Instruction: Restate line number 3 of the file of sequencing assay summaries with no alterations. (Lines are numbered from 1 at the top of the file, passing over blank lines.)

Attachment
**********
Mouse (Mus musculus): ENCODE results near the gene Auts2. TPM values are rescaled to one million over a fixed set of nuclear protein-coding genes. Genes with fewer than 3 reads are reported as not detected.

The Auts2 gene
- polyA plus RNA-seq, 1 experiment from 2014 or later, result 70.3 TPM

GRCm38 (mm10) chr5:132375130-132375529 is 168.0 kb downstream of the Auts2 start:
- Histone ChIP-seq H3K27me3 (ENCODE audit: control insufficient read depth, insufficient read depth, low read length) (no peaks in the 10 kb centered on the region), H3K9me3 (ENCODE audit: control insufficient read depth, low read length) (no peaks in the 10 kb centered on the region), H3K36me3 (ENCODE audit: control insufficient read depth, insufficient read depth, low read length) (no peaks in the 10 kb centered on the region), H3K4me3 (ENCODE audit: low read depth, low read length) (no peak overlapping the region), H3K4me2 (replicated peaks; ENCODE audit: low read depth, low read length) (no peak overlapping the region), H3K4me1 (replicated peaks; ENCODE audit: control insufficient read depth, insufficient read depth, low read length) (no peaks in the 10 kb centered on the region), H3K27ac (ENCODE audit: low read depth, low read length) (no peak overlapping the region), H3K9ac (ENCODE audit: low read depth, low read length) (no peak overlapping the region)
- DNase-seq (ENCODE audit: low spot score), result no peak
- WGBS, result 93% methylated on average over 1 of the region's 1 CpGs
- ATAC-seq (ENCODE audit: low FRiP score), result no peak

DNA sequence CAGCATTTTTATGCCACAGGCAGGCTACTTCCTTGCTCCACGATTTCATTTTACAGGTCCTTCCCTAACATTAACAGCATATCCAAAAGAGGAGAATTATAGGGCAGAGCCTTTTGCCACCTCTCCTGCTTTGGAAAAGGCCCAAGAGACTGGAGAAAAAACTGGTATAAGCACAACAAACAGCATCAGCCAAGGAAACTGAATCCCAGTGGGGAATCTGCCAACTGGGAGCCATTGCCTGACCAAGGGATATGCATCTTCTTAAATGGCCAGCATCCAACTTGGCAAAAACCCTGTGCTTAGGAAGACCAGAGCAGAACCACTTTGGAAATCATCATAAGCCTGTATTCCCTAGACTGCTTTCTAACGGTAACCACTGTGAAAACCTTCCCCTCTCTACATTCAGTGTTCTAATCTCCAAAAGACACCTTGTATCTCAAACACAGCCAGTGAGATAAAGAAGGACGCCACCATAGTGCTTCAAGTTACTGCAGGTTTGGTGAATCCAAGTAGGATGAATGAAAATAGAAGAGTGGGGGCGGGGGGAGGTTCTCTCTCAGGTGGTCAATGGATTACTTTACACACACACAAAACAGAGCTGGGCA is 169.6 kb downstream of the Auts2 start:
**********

- polyA plus RNA-seq, 1 experiment from 2014 or later, result 70.3 TPM